The best money you can spend…

Sometimes the best money you will spend as a training exercise is to be a paying client in a salon, then you really know what it feels like to be a client!

I am not hard to please, I always want someone to be at their best and impress me, I ask for their advice and want the benefit of their expertise. Some of the salons I visit as a client do a great job, others leave a lot to be desired.

Recently I needed a haircut and I went out of the hotel I was staying in to find someone to cut my hair. I remembered I had walked passed an interesting looking salon the night before so I thought I would go back there and see if they had any spare appointments.

So I walked into this salon and after a short while a young girl walks up to the desk and asks if she could help me, to which I replied, “Would I be able to get a haircut anytime soon?”

Bit by bit they lost me…

She then stared at the appointment book for an eternity before she walks over to a stylist who is with another client, and although I couldn’t hear what she said I assume it was something along the lines of “This guy wants to know how long before he can get a haircut?”

The stylist then turns around and looks me up and down, says something to the assistant who then comes back and says, “We can fit you in in about 20 minutes.” I responded by saying, “I might pop back later” and left…

So what was wrong with that?

When I walked in the door of the salon they had already succeeded, the money they had spent on the locations expensive rent and signage etc had worked for them, effectively they had already made the sale! All they needed to do was instil a level of confidence in me that they knew what they were doing, and they didn’t achieve that.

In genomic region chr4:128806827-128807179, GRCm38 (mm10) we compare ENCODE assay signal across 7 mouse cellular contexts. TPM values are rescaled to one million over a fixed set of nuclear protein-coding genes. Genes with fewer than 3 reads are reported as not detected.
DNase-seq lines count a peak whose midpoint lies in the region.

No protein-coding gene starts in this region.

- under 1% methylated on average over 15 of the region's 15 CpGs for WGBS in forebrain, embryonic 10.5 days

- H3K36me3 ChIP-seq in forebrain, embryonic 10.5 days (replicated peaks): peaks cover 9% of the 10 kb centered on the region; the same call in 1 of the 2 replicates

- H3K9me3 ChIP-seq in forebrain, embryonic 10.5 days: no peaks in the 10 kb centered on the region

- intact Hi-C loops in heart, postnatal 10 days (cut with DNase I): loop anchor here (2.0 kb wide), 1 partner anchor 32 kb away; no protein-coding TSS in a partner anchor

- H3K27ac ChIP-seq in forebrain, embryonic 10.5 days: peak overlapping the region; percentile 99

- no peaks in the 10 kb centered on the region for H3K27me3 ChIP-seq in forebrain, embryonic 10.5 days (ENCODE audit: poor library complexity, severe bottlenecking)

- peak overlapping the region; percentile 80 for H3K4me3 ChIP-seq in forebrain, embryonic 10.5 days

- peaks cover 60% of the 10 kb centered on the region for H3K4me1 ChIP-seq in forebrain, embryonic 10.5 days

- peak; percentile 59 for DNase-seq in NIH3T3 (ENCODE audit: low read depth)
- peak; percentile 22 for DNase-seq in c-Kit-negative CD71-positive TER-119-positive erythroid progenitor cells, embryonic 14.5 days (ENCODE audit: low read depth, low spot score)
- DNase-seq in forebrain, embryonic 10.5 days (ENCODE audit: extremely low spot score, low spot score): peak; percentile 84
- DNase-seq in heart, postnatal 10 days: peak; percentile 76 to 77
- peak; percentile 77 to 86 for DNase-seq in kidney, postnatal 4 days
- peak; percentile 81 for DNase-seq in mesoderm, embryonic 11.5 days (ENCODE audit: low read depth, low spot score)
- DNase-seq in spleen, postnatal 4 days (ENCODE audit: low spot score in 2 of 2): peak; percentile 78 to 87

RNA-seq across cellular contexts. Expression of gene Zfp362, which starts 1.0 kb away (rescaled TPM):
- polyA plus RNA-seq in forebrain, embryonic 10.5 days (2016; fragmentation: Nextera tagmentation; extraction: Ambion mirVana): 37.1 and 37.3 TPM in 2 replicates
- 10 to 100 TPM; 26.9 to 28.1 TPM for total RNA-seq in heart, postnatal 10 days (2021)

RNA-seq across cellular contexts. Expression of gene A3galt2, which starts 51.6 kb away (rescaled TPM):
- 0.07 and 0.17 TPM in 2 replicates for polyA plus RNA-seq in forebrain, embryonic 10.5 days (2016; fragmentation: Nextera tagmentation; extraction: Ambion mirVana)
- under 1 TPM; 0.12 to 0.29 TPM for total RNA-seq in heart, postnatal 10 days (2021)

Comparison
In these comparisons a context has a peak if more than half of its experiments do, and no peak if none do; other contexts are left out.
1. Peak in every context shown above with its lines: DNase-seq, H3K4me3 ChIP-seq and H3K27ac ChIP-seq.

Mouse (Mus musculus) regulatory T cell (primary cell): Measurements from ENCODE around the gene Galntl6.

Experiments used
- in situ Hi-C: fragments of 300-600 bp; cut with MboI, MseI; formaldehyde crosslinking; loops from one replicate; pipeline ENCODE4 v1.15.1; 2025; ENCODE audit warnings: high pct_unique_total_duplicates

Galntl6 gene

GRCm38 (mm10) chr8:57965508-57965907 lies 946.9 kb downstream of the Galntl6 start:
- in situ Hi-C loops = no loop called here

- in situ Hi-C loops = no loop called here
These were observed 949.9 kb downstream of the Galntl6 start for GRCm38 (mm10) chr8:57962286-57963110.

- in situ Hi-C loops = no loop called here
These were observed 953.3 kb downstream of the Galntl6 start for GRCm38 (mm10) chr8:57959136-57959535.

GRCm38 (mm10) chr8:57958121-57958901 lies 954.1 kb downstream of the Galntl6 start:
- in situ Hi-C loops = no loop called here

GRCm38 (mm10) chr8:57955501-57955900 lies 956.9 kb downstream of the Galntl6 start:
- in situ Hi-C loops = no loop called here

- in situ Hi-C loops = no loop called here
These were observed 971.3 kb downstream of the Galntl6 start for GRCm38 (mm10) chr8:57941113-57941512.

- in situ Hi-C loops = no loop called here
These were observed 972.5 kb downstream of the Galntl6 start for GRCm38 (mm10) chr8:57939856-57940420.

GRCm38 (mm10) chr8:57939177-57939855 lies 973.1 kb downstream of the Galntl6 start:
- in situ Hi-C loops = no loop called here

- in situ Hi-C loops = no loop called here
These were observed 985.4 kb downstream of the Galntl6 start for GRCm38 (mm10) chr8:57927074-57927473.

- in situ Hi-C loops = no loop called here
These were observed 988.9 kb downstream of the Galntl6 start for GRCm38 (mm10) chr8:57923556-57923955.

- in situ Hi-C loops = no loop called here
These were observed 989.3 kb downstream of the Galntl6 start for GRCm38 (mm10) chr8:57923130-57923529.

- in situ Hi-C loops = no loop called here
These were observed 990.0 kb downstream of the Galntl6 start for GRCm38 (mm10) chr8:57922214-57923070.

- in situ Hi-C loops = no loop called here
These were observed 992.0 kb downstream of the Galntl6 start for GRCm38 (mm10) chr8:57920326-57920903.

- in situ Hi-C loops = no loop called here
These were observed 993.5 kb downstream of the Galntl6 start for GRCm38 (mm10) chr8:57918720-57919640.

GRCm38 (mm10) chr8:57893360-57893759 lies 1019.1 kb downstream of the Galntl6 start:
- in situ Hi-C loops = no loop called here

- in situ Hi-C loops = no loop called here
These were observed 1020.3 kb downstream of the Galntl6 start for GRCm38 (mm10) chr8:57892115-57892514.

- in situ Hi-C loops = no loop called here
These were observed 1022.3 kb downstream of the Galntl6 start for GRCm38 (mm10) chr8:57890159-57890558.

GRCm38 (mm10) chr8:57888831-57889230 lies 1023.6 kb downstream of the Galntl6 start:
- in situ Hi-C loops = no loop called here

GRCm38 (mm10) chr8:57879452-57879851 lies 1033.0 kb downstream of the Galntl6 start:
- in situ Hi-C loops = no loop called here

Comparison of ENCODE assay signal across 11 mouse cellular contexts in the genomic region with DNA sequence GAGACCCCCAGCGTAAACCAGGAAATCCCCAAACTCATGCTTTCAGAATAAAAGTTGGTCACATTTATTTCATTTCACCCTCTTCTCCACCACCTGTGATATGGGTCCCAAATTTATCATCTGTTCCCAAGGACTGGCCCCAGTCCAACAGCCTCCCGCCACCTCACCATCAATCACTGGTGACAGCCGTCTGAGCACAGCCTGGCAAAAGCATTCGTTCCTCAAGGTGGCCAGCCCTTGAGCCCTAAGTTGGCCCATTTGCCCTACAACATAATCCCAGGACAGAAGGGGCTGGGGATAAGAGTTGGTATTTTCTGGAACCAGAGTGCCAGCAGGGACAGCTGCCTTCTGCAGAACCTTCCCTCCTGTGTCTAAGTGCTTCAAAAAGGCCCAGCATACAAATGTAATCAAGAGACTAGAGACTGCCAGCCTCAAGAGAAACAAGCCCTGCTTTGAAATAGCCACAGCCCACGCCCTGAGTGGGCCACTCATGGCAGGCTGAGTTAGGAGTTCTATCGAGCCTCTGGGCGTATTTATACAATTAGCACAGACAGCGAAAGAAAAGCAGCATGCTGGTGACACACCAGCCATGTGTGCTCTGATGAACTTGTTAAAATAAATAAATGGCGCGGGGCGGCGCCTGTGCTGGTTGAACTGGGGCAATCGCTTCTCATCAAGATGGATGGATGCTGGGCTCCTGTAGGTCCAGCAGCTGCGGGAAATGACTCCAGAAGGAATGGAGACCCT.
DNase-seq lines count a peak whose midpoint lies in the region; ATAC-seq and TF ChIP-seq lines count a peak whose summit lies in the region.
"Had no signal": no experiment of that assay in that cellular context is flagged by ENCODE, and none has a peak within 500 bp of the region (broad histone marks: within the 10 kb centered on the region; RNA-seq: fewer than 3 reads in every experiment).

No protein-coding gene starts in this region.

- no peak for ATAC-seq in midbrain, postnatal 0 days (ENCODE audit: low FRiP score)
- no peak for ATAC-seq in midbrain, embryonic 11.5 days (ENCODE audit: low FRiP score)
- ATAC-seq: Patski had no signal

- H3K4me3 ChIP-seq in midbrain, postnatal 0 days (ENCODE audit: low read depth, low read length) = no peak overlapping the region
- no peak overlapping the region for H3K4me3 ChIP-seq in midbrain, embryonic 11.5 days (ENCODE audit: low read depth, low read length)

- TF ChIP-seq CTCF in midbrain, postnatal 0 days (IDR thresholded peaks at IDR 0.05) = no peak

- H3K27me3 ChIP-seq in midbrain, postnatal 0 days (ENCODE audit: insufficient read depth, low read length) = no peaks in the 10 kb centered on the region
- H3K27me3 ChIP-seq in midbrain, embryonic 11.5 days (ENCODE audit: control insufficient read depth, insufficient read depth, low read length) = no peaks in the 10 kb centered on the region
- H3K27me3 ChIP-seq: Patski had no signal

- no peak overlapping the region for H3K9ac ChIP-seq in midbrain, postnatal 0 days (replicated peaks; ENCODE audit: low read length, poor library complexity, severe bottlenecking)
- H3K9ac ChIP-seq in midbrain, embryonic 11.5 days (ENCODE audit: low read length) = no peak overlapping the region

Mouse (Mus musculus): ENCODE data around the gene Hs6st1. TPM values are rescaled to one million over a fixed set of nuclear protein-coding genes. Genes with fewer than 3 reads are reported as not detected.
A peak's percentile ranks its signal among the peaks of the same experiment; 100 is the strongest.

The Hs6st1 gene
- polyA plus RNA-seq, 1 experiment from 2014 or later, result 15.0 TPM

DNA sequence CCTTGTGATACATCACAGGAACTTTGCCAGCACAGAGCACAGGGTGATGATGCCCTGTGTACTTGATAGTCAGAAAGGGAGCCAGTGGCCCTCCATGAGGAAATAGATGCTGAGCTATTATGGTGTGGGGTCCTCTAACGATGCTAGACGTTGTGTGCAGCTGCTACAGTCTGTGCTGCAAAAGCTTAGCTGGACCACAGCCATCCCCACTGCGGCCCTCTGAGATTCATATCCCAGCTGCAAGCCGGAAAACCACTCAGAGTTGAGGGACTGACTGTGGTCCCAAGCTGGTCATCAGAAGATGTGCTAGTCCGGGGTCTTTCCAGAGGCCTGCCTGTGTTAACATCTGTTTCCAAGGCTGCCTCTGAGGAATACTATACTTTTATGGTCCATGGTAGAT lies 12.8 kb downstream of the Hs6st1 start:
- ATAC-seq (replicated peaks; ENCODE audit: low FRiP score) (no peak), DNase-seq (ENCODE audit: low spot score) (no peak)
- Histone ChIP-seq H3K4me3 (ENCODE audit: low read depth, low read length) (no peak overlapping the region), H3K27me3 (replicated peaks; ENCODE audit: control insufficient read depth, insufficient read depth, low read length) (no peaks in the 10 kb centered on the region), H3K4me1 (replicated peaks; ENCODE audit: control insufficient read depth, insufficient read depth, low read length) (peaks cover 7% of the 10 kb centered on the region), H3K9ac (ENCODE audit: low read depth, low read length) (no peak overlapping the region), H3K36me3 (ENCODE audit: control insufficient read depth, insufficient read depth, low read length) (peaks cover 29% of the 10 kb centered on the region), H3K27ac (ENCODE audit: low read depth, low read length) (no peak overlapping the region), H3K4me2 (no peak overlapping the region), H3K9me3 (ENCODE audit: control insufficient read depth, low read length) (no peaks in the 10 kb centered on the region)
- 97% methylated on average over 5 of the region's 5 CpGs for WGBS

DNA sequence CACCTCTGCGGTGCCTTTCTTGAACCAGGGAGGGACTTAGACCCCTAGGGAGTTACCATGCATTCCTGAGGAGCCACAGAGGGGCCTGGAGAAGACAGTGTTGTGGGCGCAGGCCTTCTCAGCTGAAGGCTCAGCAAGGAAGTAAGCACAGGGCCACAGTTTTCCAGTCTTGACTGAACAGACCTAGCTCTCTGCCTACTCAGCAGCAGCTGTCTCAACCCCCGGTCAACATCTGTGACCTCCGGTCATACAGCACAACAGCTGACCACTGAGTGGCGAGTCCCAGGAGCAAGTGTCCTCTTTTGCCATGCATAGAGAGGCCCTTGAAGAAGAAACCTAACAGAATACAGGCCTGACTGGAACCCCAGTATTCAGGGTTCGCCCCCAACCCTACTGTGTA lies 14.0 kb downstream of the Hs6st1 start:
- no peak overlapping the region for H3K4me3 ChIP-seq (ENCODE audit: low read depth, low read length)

It’s not rocket science…

To start with, don’t put someone as your first point of contact with a client who doesn’t have the understanding or the people skills to do a very simple job. The appointment book was like every other appointment book, it has ‘times down the left side of the page and stylists names across the top’ and even I could see [looking at it upside down] that they were not busy.

When she went to ask someone else who then looked me up and down, it was as if to say “yeah he won’t take long!” There was no level of enthusiasm or service or even a smile that made me feel like anything other than a nuisance that they would get in and out as fast as they could!

Compare that too…

What should have happened is that ideally there would be someone already at the desk, they should have made eye contact and smiled immediately and said, “Good morning how may I help you today?” To which I would have replied, “Would I be able to get a haircut anytime soon?”

He or she then should have looked in the appointment book, been instantly able to see what times were available and said something along the lines of,

“We would love to look after you today! One of our best stylists will be able to look after you in no more than 20 minutes, perhaps you would like to sit down and make yourself comfortable, if you like I could get you a coffee and this morning’s paper until she’s ready for you.”

You had me at hello!

I would have sat down, enjoyed a coffee, read the morning paper and perhaps have benefited from an extended massage with my shampoo and maybe would have bought product and been a regular monthly client for years from that point on.

How many clients do they lose?

How many clients do they lose because of the lack of a personable, well trained professional at the from desk? Even if it was just one client a day that did what I did and left to go somewhere else, the lost revenue would probably pay for the wage of a competent receptionist and increase the salon revenue dramatically.

If you want to find to what happened when I eventually did get my haircut tune in next week.

2 responses to “You had me at hello!”

  1. Alison Carr says:

    Thanks for this I’m using it on our staff meeting this Friday! Really helpful as always

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